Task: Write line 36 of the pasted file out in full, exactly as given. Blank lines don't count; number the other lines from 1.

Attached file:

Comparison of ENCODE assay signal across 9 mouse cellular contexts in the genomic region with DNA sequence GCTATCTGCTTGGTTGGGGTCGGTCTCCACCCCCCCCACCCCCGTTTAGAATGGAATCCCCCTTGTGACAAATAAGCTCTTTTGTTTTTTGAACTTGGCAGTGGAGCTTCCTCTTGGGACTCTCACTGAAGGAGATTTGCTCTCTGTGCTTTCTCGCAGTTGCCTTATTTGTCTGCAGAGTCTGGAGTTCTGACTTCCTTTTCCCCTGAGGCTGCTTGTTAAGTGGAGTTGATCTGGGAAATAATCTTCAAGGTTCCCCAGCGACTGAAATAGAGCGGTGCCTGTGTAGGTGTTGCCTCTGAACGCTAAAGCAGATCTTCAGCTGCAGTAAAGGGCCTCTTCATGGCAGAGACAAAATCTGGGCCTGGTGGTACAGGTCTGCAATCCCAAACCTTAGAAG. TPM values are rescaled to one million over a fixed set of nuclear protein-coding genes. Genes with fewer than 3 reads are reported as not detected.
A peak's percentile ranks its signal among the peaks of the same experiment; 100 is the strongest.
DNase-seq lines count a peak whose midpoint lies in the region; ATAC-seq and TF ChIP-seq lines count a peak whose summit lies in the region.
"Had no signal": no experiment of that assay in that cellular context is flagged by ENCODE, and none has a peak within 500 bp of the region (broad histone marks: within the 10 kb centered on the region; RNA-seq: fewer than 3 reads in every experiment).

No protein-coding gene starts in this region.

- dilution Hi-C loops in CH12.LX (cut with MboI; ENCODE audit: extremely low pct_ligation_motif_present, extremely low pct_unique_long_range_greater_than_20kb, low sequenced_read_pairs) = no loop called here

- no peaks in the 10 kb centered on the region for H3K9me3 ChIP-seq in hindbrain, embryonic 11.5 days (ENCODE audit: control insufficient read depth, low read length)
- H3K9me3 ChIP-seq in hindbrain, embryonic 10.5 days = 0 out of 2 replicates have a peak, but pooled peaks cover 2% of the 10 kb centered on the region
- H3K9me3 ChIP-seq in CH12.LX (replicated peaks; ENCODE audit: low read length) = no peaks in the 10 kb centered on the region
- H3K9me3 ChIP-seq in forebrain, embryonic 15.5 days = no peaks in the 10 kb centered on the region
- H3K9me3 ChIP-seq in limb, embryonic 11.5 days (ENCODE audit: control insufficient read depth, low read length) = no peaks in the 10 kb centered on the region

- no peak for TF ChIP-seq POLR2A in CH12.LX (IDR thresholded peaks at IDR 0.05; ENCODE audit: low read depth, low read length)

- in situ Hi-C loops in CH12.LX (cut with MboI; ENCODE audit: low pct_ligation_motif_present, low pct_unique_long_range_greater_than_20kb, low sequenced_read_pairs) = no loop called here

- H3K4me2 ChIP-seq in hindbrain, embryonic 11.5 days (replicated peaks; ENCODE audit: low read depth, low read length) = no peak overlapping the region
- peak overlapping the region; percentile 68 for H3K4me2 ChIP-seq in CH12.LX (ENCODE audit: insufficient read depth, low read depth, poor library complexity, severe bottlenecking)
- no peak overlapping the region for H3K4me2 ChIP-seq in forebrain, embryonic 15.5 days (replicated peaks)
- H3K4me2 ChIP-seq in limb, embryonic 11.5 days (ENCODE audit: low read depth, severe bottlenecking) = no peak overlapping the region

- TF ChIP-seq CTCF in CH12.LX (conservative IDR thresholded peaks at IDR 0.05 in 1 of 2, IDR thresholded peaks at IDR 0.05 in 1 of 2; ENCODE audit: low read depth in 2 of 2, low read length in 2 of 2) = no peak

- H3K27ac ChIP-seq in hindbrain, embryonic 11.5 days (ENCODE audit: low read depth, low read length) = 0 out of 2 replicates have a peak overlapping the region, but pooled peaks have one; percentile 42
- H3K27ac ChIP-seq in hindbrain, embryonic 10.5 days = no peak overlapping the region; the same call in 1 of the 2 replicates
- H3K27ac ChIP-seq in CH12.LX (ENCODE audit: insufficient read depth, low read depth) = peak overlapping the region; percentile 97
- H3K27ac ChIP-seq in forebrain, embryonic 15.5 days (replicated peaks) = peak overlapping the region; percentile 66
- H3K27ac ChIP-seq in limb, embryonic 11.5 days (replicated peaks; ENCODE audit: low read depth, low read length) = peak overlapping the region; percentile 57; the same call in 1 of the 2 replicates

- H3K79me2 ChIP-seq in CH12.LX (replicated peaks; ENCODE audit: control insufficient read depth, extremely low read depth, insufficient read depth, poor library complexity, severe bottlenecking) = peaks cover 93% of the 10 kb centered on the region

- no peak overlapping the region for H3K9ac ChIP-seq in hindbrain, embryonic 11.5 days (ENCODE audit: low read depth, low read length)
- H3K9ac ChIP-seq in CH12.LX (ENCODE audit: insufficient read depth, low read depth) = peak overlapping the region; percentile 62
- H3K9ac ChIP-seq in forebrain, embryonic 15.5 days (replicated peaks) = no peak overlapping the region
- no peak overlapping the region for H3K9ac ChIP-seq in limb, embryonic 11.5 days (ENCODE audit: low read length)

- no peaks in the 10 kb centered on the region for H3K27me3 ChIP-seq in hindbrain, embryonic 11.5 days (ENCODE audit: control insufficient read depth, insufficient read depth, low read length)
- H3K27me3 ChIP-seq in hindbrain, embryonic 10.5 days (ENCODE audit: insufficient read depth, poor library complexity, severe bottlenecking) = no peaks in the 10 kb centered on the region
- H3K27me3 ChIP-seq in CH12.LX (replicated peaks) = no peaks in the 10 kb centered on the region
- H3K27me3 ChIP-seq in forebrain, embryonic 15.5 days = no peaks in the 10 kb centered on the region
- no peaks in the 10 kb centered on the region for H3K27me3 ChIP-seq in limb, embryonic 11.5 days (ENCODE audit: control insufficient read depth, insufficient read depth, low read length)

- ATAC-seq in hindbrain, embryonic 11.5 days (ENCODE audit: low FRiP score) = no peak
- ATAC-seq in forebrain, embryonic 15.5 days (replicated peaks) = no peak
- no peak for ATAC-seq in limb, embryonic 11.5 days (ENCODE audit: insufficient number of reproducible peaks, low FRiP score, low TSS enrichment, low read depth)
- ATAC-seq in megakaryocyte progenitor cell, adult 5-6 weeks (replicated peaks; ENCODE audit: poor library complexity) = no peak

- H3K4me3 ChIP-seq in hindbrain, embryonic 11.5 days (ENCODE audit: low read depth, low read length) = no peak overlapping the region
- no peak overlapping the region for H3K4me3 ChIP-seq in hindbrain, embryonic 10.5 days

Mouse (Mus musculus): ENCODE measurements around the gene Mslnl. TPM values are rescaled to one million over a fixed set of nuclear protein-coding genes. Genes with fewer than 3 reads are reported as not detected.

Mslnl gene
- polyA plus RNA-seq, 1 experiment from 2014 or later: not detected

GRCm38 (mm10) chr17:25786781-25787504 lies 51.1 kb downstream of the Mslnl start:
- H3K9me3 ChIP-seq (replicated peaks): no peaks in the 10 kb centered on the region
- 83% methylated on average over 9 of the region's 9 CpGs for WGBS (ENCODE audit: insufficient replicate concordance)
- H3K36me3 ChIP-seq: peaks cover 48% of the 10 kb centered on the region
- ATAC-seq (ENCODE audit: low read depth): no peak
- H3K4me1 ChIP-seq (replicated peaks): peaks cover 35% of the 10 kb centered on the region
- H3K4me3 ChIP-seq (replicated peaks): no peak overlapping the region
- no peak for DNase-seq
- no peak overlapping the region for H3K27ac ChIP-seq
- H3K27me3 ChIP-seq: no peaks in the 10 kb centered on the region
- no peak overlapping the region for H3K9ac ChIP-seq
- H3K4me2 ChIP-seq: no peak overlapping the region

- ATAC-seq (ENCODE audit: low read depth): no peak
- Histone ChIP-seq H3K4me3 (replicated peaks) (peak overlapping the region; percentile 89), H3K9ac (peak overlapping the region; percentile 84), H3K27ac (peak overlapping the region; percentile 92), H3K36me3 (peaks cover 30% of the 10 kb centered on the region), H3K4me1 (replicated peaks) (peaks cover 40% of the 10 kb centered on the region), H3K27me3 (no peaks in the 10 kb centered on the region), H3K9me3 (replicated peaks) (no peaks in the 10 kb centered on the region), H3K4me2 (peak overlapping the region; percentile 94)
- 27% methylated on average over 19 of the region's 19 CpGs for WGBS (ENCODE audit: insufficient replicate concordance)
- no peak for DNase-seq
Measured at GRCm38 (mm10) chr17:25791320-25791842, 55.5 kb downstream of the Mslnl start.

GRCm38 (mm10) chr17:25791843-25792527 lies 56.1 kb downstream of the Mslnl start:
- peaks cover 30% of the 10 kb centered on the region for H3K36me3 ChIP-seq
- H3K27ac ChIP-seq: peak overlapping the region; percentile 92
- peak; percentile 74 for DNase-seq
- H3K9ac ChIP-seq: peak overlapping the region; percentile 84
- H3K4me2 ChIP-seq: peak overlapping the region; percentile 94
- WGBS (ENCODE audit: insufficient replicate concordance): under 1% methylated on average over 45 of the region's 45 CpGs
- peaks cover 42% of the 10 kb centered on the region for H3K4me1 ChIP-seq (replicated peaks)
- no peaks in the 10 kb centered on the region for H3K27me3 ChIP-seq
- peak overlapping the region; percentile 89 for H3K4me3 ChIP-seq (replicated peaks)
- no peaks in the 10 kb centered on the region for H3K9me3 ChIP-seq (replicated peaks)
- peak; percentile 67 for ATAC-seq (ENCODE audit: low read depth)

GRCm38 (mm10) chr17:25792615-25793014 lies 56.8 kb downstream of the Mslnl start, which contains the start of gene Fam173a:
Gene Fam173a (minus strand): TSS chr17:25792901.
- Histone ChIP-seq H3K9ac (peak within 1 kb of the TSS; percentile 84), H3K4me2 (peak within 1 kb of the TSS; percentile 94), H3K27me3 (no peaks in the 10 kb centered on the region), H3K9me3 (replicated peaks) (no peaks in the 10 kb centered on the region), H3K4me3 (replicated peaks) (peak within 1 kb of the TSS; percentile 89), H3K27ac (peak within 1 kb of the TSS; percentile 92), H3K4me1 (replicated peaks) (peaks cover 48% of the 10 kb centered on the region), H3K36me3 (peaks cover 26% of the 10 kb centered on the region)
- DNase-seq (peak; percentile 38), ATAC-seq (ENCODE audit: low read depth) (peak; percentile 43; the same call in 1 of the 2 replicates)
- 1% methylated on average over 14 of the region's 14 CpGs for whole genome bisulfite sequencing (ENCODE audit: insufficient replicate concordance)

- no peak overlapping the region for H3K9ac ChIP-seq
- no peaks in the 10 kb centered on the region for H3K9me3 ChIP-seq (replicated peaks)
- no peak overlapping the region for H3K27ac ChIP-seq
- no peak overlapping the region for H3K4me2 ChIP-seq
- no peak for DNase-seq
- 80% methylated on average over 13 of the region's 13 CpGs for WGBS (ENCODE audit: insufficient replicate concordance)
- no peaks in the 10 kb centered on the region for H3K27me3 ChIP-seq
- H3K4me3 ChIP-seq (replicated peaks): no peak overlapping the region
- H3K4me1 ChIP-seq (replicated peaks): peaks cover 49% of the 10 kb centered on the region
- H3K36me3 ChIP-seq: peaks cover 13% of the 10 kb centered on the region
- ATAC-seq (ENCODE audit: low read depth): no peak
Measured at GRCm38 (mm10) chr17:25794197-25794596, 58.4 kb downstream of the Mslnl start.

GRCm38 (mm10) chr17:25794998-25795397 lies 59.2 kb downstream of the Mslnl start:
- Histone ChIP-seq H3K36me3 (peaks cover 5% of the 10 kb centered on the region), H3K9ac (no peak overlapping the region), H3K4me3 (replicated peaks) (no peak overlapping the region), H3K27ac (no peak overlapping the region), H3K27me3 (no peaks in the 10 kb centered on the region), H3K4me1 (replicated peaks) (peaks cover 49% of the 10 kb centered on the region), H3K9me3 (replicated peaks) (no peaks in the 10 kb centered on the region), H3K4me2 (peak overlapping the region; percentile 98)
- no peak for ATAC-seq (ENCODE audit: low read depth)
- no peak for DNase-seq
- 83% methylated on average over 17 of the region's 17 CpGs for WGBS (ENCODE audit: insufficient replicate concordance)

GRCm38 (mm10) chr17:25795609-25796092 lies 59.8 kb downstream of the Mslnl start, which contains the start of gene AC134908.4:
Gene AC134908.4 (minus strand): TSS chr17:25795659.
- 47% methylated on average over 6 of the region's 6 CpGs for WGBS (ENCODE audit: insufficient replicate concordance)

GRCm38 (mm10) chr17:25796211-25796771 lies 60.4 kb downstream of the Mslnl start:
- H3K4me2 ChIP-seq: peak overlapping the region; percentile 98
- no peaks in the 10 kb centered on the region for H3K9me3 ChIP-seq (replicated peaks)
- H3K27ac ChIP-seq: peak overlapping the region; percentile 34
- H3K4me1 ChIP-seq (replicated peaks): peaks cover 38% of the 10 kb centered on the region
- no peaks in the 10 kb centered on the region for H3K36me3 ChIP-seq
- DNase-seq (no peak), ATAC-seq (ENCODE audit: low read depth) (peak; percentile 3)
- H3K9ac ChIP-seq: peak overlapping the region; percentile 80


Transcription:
- no peak for ATAC-seq in limb, embryonic 11.5 days (ENCODE audit: insufficient number of reproducible peaks, low FRiP score, low TSS enrichment, low read depth)